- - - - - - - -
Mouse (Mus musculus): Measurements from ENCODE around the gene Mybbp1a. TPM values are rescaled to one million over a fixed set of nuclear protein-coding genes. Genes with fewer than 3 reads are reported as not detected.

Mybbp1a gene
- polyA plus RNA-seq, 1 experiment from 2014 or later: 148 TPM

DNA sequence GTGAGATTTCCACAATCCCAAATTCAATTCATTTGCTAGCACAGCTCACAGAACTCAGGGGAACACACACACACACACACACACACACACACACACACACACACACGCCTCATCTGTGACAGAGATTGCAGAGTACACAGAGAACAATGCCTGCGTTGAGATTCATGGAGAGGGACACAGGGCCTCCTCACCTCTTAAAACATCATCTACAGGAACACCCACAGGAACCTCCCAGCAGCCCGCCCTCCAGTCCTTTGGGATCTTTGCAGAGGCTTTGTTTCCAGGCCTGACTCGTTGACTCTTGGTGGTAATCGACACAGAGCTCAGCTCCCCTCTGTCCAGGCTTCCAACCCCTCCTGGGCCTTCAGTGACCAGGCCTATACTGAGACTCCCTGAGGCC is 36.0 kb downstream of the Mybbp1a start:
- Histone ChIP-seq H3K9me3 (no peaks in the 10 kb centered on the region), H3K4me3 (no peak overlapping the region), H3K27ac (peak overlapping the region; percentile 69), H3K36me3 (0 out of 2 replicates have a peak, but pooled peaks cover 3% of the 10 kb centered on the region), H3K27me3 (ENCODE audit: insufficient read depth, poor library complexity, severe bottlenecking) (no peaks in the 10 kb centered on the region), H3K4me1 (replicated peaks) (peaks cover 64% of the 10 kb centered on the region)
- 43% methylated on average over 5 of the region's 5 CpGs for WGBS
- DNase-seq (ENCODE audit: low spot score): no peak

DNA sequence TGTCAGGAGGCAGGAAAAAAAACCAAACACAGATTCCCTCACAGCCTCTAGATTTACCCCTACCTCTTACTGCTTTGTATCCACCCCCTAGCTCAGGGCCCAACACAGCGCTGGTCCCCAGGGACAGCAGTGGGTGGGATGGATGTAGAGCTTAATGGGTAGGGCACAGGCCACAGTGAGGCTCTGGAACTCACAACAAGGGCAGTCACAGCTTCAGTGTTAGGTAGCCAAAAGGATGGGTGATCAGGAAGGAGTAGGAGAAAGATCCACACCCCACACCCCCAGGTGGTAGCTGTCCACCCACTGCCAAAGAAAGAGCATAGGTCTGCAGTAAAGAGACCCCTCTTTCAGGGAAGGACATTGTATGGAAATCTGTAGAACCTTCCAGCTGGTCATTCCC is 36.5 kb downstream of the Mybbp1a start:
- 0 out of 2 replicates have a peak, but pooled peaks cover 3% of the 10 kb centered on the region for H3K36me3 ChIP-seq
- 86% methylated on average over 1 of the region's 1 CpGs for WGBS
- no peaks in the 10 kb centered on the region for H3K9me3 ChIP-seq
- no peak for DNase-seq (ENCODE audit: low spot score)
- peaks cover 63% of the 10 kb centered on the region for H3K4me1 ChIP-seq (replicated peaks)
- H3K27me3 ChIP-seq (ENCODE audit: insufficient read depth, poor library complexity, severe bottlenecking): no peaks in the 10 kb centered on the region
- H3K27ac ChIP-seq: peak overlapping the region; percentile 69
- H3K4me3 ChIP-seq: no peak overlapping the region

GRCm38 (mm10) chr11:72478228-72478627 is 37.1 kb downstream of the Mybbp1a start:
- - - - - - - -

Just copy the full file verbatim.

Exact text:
Mouse (Mus musculus): Measurements from ENCODE around the gene Mybbp1a. TPM values are rescaled to one million over a fixed set of nuclear protein-coding genes. Genes with fewer than 3 reads are reported as not detected.

Mybbp1a gene
- polyA plus RNA-seq, 1 experiment from 2014 or later: 148 TPM

DNA sequence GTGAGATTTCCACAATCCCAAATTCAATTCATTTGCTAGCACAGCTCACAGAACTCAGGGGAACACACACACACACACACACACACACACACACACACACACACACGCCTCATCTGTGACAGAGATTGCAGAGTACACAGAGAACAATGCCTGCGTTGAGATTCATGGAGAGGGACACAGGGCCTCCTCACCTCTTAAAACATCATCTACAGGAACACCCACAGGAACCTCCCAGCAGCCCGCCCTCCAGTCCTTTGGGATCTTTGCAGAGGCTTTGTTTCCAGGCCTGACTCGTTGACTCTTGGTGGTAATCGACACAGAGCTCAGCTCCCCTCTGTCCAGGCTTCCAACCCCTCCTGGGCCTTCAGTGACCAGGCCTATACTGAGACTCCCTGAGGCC is 36.0 kb downstream of the Mybbp1a start:
- Histone ChIP-seq H3K9me3 (no peaks in the 10 kb centered on the region), H3K4me3 (no peak overlapping the region), H3K27ac (peak overlapping the region; percentile 69), H3K36me3 (0 out of 2 replicates have a peak, but pooled peaks cover 3% of the 10 kb centered on the region), H3K27me3 (ENCODE audit: insufficient read depth, poor library complexity, severe bottlenecking) (no peaks in the 10 kb centered on the region), H3K4me1 (replicated peaks) (peaks cover 64% of the 10 kb centered on the region)
- 43% methylated on average over 5 of the region's 5 CpGs for WGBS
- DNase-seq (ENCODE audit: low spot score): no peak

DNA sequence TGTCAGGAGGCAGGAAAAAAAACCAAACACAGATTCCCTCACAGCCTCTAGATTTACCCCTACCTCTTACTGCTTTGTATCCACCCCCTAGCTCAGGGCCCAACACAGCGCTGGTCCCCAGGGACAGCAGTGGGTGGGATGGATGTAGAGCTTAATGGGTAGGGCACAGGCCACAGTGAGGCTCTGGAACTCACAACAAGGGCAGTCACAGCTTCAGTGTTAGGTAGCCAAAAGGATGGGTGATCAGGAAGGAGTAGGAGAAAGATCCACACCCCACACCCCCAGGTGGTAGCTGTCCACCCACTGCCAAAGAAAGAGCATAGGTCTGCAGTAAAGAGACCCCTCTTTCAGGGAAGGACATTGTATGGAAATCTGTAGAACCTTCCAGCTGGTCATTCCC is 36.5 kb downstream of the Mybbp1a start:
- 0 out of 2 replicates have a peak, but pooled peaks cover 3% of the 10 kb centered on the region for H3K36me3 ChIP-seq
- 86% methylated on average over 1 of the region's 1 CpGs for WGBS
- no peaks in the 10 kb centered on the region for H3K9me3 ChIP-seq
- no peak for DNase-seq (ENCODE audit: low spot score)
- peaks cover 63% of the 10 kb centered on the region for H3K4me1 ChIP-seq (replicated peaks)
- H3K27me3 ChIP-seq (ENCODE audit: insufficient read depth, poor library complexity, severe bottlenecking): no peaks in the 10 kb centered on the region
- H3K27ac ChIP-seq: peak overlapping the region; percentile 69
- H3K4me3 ChIP-seq: no peak overlapping the region

GRCm38 (mm10) chr11:72478228-72478627 is 37.1 kb downstream of the Mybbp1a start: